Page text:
From: David Poehlman [mailto:poehlman1@comcast.net]
Sent: Wednesday, January 29, 2003 10:47 AM
To: Shires, Glen; www-voice@w3.org
Cc: w3c-wai-pf@w3.org
Subject: Re: Critical missing feature in SSML specification


I view ssl mark up in the same way that I view html or xml mark up.  The
user agent retrieves it and from there it is under user agent controll.
The
voice browser in this instance would have to have the capability of
manipulating the mark up in the same way s other agents manipulate html or
xml.  While I understand a requirement for a full stop, it must be in post
get since it could most likely be of no benefit in pre-get or in the data
set.  In the case of streaming, it is still a function of another layer
which exercises controll.  I would encourage that this idea be kept but
enforced in a context where it can have effect.

----- Original Message -----
From: "Shires, Glen" <glen.shires@intel.com>
To: <www-voice@w3.org>
Cc: <w3c-wai-pf@w3.org>
Sent: Wednesday, January 29, 2003 1:25 PM
Subject: RE: Critical missing feature in SSML specification



Richard,
I understand why the scenario you describe requires a "stop" command. I do
not understand how a <STOP> markup tag would fulfill these requirements. It
seems to me that the SSML markup would be already generated and in process
of being spoken by the TTS engine when an event that initiates the "stop"
command occurs. I can envision how a scripted object might accomplish this,
but not how a <STOP> markup tag would do so.

Perhaps you could explain.

Thanks,
Glen Shires
Intel Corporation


-----Original Message-----
From: Richard Schwerdtfeger [mailto:schwer@us.ibm.com]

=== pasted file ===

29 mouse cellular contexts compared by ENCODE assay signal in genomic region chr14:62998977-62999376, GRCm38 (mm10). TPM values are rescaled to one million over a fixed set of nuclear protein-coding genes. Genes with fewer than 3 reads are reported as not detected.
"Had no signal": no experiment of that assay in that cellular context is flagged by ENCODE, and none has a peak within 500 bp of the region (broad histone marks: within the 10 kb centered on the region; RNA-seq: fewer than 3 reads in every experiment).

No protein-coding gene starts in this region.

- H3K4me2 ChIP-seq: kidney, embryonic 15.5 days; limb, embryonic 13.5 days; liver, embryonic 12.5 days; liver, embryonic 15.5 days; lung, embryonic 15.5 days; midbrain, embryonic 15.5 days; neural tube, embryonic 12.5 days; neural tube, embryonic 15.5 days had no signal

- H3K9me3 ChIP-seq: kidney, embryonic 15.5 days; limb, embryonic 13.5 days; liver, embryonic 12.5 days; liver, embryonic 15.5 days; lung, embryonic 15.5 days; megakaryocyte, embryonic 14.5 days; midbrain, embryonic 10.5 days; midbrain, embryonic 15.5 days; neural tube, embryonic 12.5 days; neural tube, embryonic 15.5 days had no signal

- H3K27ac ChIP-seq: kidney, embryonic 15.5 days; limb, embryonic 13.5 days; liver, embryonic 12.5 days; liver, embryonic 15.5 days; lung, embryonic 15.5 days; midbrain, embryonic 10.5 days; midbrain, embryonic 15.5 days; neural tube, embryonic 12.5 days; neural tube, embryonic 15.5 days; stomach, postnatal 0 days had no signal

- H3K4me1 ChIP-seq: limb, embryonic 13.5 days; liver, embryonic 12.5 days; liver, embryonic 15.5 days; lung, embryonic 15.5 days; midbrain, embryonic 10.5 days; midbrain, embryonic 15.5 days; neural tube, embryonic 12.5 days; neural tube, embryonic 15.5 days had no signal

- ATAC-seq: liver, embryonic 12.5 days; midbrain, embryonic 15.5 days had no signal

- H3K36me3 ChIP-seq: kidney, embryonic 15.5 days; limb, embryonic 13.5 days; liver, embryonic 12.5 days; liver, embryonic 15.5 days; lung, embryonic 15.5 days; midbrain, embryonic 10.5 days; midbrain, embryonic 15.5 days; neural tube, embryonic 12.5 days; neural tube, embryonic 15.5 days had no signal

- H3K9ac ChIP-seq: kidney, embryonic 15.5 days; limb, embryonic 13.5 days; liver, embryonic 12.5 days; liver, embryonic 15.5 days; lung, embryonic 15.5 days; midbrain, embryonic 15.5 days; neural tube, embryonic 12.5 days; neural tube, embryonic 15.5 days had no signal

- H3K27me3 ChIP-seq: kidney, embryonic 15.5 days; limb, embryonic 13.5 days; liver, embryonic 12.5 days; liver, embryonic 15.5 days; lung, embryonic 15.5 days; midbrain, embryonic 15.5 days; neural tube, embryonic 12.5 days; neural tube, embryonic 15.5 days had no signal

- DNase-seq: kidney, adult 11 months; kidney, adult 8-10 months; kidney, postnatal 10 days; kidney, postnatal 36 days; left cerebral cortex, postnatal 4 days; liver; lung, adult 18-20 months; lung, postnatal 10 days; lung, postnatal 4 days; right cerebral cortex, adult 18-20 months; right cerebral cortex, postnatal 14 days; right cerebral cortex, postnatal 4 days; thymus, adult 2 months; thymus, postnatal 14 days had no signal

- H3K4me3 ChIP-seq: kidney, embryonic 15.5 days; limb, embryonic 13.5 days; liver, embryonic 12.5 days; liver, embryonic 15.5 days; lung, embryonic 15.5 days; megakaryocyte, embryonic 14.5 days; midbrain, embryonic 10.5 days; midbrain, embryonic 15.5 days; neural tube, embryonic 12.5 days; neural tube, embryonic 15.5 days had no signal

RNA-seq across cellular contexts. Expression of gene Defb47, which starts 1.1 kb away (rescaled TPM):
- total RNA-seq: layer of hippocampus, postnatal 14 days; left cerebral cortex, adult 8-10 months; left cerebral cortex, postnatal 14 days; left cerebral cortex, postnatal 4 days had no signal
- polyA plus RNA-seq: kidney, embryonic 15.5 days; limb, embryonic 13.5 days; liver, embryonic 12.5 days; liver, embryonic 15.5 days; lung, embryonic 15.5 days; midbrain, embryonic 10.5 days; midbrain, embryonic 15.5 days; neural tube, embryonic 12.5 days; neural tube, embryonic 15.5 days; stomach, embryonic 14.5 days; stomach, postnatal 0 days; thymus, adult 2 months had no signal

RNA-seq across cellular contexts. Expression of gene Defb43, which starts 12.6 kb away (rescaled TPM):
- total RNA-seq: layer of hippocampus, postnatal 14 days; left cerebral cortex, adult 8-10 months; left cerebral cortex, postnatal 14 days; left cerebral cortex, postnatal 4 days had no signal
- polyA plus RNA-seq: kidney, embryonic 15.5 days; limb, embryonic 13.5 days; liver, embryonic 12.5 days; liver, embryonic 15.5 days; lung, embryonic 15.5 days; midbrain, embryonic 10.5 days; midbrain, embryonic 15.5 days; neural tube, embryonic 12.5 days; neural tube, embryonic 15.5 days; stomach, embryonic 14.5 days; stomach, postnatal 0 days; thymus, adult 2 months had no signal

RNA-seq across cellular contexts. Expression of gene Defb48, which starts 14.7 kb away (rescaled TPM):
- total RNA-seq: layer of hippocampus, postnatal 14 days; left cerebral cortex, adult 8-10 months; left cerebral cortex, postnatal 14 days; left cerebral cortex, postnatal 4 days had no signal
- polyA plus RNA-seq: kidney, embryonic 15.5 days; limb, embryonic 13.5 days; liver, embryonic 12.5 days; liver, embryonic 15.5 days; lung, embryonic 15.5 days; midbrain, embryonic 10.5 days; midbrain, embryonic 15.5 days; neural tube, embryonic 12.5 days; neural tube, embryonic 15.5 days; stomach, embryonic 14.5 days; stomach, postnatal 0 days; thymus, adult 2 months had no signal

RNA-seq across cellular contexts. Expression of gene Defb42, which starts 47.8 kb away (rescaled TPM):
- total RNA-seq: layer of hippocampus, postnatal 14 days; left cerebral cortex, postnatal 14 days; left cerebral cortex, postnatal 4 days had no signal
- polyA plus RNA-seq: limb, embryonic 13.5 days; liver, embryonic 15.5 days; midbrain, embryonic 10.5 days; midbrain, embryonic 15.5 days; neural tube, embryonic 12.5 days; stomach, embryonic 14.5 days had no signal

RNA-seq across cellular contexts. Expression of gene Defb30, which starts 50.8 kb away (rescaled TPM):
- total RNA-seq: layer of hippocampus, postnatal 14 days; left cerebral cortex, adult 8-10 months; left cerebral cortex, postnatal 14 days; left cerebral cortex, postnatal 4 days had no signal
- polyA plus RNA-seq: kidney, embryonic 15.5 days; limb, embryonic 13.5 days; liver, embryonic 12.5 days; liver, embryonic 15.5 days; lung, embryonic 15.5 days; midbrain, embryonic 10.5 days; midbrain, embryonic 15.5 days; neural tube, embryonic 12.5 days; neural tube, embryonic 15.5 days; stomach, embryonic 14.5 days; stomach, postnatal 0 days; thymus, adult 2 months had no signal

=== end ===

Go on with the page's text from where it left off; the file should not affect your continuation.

Sent: Wednesday, January 29, 2003 9:37 AM
To: www-voice@w3.org
Cc: w3c-wai-pf@w3.org
Subject: Critical missing feature in SSML specification
Importance: High







In reviewing the SSML specification we (PF Group) overlooked an extremely
critical missing feature in the last call draft.

It is absolutely essential that SSML support a <STOP> command.

Scenario:

Screen reader users will often hit the stop command to tell the speech
synthesizer to stop speaking. Screen Readers would use the <MARK>
annotation as a way to have the speech engine tell the screen reader when
speech has been processed (marker processed). In the event that the user
tells the screen reader to stop speaking the screen reader should be able
to send a stop command to the speech engine which would utltimately flush
the speech buffers. Markers not returned would help the screen reader know
where the user left off in the user interface (maintain point of regard
relative to what has been spoken).

I apologize for not submitting this in our last call review but this is a
hard requirement. Otherwise, we SSML cannot support screen readers.

Rich

Rich Schwerdtfeger
STSM, Software Group Accessibility Strategist
Emerging Internet Technologies
Chair, IBM Accessibility Architecture Review  Board
schwer@us.ibm.com, Phone: 512-838-4593,T/L: 678-4593

"Two roads diverged in a wood, and I -
I took the one less traveled by, and that has made all the difference.",
Frost
Received on Wednesday, 29 January 2003 15:46:45 GMT